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After spending her formative years on a farm in Eastern Oregon, hopeless romantic Shanna Hatfield turns her rural experiences into sweet historical and contemporary romances filled with sarcasm, humor, and hunky western heroes.
When this USA Today bestselling author isn’t writing or covertly hiding decadent chocolate from the other occupants of her home, Shanna hangs out with her beloved husband, Captain Cavedweller.

39 thoughts on “Art of Letter Writing”

  1. Wow, I never knew 23rd was National Hand Writing day. Thankyou for all the info on it! Also, I recently read your book before January began and it is the sweetest story! it made my heart all mush, I adored it. Percy and Brynn are wonderful characters. And yes, I love writing notes to family and friends. I’ve done it for as long as I can remember, on birthdays, celebrations or even just randomly. I have always received many too, by my cousins and friends, which I’ve always kept as keepsakes. <3

  2. I keep all cards that are sent to me. It’s been a very long time since I got a hand written note. The last one was from an ex boyfriend when he found out I divorced my first husband (20 years ago). I was impressed that he took the time to write all that he did and all the apologies he had made. I held onto it for a couple years before destroying it. We died a few years back and said his sister found all the notes and cards I had written to him when we were together. He held onto everything and even told friends he always loved me. It made me sad knowing that.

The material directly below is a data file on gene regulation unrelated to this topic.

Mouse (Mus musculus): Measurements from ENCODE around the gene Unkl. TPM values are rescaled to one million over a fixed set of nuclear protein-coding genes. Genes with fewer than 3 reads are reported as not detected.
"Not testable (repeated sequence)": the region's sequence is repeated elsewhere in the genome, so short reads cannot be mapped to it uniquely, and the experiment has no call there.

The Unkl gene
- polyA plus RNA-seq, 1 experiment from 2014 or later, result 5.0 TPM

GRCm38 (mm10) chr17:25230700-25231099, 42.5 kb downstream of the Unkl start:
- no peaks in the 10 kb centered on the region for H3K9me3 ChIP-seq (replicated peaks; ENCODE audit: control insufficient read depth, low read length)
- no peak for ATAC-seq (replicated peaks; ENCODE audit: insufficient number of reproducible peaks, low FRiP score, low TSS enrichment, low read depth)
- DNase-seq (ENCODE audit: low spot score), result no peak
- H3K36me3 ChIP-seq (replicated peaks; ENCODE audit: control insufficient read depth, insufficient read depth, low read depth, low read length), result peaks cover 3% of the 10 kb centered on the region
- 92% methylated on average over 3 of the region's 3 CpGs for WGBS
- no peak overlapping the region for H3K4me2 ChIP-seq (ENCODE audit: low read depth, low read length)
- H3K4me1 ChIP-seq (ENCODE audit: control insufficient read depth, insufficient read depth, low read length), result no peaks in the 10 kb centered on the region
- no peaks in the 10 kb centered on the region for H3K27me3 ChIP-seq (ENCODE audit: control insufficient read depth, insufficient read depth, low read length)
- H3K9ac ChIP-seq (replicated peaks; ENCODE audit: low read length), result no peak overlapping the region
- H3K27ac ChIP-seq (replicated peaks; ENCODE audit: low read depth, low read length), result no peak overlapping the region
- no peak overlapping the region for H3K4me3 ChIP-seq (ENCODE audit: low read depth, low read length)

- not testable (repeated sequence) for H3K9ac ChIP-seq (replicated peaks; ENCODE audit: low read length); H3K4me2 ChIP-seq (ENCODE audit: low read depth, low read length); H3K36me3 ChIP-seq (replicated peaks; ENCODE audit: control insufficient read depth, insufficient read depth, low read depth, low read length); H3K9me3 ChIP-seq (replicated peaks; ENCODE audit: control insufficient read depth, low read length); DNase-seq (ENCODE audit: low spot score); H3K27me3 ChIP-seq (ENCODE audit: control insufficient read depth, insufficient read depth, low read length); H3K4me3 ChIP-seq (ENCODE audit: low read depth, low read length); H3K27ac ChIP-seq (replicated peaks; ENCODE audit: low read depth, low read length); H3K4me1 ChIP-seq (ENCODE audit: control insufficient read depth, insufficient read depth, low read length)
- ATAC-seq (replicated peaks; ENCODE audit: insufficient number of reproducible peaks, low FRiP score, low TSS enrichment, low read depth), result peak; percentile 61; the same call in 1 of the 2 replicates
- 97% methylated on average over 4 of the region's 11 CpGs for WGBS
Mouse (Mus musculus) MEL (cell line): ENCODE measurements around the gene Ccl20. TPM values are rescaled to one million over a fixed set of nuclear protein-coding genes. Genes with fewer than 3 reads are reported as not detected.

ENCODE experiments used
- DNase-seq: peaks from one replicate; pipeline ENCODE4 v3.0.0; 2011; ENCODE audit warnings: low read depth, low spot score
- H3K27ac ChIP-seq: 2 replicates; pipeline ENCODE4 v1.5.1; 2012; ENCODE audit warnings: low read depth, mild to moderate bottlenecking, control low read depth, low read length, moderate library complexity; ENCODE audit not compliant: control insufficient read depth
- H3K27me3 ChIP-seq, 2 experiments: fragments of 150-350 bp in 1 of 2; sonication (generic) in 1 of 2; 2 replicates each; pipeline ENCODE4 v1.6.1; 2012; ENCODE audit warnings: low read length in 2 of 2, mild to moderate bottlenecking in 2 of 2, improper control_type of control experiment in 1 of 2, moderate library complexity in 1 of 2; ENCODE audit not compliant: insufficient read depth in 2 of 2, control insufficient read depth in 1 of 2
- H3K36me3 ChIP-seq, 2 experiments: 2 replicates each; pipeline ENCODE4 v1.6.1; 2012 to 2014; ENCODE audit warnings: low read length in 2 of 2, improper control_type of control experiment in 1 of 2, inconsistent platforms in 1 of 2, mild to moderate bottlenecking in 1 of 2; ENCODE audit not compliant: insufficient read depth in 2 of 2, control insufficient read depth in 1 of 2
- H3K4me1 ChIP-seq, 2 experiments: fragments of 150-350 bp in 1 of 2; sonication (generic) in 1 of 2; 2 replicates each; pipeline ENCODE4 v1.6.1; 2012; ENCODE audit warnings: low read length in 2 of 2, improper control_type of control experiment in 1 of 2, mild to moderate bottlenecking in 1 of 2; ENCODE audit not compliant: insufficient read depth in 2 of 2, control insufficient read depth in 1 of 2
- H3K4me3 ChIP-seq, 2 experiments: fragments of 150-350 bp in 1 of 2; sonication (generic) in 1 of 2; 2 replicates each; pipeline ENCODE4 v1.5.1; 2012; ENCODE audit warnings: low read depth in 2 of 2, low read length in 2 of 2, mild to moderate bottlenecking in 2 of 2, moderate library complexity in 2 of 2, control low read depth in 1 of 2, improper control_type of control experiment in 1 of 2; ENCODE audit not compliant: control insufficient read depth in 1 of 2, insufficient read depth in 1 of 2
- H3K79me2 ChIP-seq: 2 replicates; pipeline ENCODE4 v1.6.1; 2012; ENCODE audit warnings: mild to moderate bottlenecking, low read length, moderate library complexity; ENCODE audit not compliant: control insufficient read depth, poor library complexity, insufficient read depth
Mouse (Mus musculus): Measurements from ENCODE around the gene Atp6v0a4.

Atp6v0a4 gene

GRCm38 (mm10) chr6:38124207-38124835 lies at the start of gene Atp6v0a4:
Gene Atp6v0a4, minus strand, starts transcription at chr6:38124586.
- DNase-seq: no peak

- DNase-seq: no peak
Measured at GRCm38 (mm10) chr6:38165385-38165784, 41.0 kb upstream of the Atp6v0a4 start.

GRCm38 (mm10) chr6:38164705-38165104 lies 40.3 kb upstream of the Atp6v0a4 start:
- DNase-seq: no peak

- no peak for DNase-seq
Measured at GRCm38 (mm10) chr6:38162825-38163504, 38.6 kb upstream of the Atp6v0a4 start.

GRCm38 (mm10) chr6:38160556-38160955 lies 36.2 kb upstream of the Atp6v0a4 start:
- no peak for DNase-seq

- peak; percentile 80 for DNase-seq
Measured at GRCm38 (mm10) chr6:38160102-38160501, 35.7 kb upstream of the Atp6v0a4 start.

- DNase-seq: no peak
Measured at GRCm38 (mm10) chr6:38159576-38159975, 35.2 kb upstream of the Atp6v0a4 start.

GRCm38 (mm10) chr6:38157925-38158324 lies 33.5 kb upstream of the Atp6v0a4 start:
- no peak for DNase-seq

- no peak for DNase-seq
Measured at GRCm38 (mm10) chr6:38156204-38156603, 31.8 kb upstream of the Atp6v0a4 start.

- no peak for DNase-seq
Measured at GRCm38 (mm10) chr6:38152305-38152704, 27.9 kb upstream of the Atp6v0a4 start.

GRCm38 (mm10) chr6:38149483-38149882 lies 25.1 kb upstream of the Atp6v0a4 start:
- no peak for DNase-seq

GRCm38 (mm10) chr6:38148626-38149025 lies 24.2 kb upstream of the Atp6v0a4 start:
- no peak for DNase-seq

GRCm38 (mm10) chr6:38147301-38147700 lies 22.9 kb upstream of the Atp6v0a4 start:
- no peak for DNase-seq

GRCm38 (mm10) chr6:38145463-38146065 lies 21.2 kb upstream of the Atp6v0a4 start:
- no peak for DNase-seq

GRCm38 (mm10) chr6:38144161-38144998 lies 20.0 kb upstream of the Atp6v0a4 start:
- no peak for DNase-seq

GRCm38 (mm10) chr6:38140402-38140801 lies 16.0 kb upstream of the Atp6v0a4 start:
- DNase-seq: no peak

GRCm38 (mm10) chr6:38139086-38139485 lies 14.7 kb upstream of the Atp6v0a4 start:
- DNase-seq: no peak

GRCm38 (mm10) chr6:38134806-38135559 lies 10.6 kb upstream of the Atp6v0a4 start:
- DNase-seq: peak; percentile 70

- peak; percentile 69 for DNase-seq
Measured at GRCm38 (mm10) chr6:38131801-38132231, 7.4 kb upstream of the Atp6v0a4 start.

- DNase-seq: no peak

• Oh, Janine! How sad. You must have been very special to him for him to hang onto the notes. I keep the cards I receive, too. They are so special and appreciated.
      Wishing you a lovely day and thank you for visiting the blog!

  3. I love getting handwritten notes! Today, it’s a sign of caring. I do send thank you notes, get well missives and the like, but they’re usually short – my handwriting is atrocious. I blame it on being left-handed, and taking notes in nursing school.

  4. Good morning Miss Sunshine- I loved this blog. Yes, yes, I love to write cards and letters. One of my former coworkers we stay in touch, but his 88 year old Mom and I have been pen pals for 10+ years or more and he says she just lights up when she gets a letter from me. I do the same. She was born in England, but had lived in USA since World War II & marrying her husband from Louisiana, and she has so many great stories of her life in England she shares with me. Do I have some favorite letters and cards? I absolutely do, many or from you SHANNA and from LINDA & many other authors, but I also have a dear friends, many who are on here as well, I have saved them all. Rob thinks I’m a hoarder of cards and letters, but it’s so nice to stroll down memory lane. I have my Granny’s handwritten chocolate pudding recipe on my antique kitchen cabinet. It’s so nice just to look at it in her handwriting. Brings me such warmth.
    It’s funny before I checked email this morning, I wrote a card out to a Dear sweet friend who is going through a rough time right now, I’m hoping my card will bring her smiles. Love you Shanna, May you have a great day.